Nas was wrong. Yes. There, it’s been said.
And regardless of his intentions or actual beliefs leading to the release of his 2006 album “Hip-hop is Dead,” the title has spawned an elitist, selfish, narrow-minded attitude among hip-hop heads, who now feel empowered in looking down on others who just don’t share their tastes.
Of course, hip-hop also involves breakdancing, graffiti and DJing, but those who’ve most latched on to Nas’ statement seem to agree with him strongest in regards to the fourth element – rapping, or more precisely, lyrics.
The title of Nas’ album should’ve been, “My Hip-hop is Dead,” or something along the lines of, “My 1994, Queensbridge, ‘Illmatic’ Hip-hop is Dead.”
Because others’ aren’t. And yes, hip-hop can mean more than one thing.
In terms of lyrics, to Chuck D, it seemed to mean thunderously unloading on sociopolitical obstacles America placed in front of the historically oppressed. To Eazy E, it seemed to mean a way to stop dealing drugs, and to tell a story about the criminal life he and his peers led.
Both rappers left distinctly different legacies beginning in the mid-to-late ’80s due to their starkly contrasting subject matter, yet neither one is considered today to be less representative of hip-hop than the other.
Even though today’s South-dominated landscape of popular rap may bear little resemblance to its ’70s and ’80s precursors carved in other regions, it’s not as if some of the much-maligned aspects of the genre suddenly came into existence at the turn of the millennium, nor at the deaths of Tupac and Biggie – often cited as the downward turning point in rap, even by Nas himself.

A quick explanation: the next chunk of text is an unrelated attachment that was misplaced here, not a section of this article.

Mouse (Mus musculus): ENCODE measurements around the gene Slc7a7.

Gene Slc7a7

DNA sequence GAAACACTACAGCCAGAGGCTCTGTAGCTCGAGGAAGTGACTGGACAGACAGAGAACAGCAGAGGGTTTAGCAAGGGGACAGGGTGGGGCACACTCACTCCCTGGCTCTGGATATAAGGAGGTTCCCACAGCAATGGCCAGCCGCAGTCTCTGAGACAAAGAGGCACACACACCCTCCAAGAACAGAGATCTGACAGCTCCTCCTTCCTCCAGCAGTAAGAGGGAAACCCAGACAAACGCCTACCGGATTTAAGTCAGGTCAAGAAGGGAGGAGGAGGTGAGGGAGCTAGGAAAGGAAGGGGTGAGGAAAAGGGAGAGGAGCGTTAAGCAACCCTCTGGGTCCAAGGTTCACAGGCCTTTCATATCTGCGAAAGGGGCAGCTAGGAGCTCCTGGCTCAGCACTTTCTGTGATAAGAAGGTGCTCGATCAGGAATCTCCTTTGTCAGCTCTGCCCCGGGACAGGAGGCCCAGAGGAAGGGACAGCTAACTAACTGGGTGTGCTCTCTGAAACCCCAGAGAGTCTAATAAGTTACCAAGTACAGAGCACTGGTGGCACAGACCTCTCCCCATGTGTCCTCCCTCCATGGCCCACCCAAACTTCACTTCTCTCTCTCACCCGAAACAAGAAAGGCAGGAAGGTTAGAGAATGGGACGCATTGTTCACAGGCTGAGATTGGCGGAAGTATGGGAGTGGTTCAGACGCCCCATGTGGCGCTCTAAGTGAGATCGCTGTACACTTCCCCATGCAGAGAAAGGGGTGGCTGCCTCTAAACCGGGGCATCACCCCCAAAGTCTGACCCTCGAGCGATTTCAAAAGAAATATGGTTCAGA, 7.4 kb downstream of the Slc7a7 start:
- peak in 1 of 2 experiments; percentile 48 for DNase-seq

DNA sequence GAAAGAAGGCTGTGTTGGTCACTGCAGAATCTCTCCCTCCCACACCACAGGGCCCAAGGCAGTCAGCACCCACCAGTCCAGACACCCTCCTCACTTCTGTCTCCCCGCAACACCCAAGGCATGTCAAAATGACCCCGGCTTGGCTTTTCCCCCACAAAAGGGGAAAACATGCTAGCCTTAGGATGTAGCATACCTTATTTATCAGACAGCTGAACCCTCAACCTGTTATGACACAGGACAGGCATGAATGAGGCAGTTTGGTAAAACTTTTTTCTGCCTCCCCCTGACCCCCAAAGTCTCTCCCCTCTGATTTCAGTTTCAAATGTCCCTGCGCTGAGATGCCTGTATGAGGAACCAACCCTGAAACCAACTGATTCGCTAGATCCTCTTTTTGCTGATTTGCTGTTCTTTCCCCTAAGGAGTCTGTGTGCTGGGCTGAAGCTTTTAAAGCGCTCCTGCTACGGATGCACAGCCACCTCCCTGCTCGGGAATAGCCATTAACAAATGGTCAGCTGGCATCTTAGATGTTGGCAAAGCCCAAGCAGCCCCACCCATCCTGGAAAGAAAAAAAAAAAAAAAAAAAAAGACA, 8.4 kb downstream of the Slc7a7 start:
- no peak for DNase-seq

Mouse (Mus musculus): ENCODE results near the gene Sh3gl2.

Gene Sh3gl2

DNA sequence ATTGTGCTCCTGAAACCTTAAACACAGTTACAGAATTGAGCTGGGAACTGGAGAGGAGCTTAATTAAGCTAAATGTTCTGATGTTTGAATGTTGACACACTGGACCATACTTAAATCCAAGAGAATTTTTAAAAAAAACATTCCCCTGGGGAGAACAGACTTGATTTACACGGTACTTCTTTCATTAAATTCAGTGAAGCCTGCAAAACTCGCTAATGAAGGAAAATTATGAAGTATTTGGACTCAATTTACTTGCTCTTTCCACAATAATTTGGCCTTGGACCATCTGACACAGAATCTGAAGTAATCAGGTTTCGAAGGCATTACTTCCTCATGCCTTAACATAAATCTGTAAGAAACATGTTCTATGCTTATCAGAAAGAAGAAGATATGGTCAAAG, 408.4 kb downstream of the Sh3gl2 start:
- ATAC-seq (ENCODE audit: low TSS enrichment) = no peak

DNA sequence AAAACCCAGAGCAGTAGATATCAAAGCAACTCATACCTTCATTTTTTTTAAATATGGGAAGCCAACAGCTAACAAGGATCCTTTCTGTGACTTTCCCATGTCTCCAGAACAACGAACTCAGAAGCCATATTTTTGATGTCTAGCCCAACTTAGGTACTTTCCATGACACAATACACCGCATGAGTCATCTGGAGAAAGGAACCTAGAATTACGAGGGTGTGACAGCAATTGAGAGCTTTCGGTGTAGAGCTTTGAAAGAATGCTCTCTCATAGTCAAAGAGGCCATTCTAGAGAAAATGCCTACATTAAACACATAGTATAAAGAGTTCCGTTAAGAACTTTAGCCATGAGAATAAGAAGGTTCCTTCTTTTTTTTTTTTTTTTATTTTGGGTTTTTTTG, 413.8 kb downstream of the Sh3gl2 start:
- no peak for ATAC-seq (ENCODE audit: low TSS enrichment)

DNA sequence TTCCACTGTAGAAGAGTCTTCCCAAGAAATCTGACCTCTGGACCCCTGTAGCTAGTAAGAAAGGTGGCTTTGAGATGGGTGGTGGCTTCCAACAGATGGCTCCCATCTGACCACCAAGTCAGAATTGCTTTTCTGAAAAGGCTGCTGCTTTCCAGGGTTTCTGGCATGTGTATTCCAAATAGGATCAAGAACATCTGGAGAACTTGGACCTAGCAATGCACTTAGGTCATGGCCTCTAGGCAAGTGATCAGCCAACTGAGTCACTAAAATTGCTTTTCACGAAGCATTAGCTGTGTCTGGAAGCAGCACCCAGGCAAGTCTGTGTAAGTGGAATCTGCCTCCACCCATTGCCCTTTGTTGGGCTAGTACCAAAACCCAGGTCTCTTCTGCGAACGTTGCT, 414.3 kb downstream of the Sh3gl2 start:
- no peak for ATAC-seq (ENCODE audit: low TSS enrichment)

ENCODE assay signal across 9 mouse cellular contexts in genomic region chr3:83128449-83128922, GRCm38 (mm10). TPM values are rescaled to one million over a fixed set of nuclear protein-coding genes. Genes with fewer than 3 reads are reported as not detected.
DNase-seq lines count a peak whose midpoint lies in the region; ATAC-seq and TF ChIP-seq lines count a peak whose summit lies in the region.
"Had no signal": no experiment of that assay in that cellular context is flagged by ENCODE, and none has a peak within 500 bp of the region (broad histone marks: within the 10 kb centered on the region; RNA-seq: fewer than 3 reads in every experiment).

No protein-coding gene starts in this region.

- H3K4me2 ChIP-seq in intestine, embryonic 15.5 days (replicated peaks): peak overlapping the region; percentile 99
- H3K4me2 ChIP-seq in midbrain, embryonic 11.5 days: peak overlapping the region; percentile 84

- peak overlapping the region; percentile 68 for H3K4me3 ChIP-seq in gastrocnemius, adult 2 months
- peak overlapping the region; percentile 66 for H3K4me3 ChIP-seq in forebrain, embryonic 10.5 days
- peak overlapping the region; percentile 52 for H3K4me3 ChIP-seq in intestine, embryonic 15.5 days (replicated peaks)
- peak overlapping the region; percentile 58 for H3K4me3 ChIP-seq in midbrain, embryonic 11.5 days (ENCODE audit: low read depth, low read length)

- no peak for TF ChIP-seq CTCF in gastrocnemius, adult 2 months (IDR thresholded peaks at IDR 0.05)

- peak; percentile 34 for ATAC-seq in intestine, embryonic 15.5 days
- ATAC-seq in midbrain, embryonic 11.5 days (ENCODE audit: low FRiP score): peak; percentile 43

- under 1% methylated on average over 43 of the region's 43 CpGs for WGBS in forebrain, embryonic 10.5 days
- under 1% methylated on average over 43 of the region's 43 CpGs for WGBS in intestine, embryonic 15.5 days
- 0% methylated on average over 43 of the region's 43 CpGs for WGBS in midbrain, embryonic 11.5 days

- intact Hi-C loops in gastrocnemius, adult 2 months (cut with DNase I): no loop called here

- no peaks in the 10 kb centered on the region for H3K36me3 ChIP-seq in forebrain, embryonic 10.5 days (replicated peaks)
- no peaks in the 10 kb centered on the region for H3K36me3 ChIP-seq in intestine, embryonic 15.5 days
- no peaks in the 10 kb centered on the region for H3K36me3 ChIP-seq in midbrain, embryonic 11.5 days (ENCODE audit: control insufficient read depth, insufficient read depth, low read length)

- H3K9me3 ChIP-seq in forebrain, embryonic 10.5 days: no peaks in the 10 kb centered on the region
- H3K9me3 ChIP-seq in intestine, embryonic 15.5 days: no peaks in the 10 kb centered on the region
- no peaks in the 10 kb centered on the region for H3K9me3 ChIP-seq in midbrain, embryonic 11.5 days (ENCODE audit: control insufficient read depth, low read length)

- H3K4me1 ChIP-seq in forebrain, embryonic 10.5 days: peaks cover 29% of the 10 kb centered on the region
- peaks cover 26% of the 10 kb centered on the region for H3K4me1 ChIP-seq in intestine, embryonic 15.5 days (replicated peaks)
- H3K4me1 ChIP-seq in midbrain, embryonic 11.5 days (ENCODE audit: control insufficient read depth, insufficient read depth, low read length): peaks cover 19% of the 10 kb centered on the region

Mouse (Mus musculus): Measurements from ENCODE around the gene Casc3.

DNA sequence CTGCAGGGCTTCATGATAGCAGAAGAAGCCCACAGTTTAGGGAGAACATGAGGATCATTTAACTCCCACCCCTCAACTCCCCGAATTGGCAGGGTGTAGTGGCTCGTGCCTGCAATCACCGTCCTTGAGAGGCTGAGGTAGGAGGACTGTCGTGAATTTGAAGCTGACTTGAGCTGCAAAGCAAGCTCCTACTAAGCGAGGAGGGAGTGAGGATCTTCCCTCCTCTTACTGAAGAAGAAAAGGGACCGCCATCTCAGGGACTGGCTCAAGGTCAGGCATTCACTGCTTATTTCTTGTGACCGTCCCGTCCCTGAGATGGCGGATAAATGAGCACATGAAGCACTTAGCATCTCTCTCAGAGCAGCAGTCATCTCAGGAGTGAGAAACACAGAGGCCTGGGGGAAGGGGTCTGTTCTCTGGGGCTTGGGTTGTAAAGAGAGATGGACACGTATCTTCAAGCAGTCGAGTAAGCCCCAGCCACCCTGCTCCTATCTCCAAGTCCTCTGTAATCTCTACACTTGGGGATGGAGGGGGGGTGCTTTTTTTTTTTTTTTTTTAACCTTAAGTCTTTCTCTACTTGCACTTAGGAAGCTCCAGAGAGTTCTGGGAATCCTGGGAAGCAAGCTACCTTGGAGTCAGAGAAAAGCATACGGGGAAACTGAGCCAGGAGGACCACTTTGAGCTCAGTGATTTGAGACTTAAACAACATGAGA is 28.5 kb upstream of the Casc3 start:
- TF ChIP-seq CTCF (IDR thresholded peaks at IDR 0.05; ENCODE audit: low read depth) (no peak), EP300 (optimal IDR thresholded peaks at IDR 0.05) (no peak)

Twenty-one years before Clipse released 2006’s “Hell Hath No Fury,” Schoolly D (“all about making that cash mon-ey”) was similarly bragging about cocaine, prostitutes and holding a pistol to a rival’s head on “P.S.K. What Does It Mean?”
It actually meant “Park Side Killers” and has been cited by Ice-T as inspiring his “6 ‘N the Mornin,’” which in turn is credited as inspiring N.W.A.’s “Boyz-n-the Hood.”
The latter songs epitomized a certain element of violent bravado during an era (ironically) usually celebrated as the “golden age” of the craft. They may have been more unprecedented than contemporary counterparts – and thus naturally more interesting – but perhaps not more authentic. Just because subject matter is recurrent doesn’t mean the stories emanating from it are.
Nineteen years prior to Cam’ron appearing in 2006 on the cover of his “Killa Season” wearing about six necklaces at once, Eric B. & Rakim adorned their revered “Paid in Full” rocking gold medallions nearly the size of bowling balls, in front of a background of money.
Now, that’s not to say the to-do list for a successful career today is the same as back then. Admittedly, that much is obvious – “she moves her body like a cyclone” is a long way from “it’s tricky to rock a rhyme.”
But even in those cases, it doesn’t necessarily mean the former isn’t within the same broader artistic classification as the latter.
Claiming hip-hop is dead or that most of today’s popular rap isn’t “real” is akin to claiming 1-percent milk (crunk, for the sake of argument) or skim milk (being hyphy, for instance) aren’t actually milk (all things ’70s and ’80s New York).
They may not be much like the original, but nonetheless, their basis is in milk, their producers sell them as milk and consumers buy them with the understanding they’re milk, so they are indeed milk.
By the same token, the stories and twists of today’s torchbearers are not so blasphemously incongruent with their predecessors’. They’re simply theirs, not those of Nas and his day’s characters – and that’s what the “hip-hop is dead” crowd seems to have forgotten.
Hip-hop hasn’t been killed by its current caretakers. It’s merely been changed.
And for more old-fashioned shoppers, Blackalicious, Blueprint, Brother Ali, CunninLynguists, The Demigodz, Little Brother, Murs, One Be Lo, The Perceptionists, Planet Asia, Tonedeff, Zion I and plenty others like them are also for sale.
They may not be offered on the same highly visible shelf, but that doesn’t make them, nor their art form, dead.
Donovan Aird is a journalism senior and the Mustang Daily sports editor.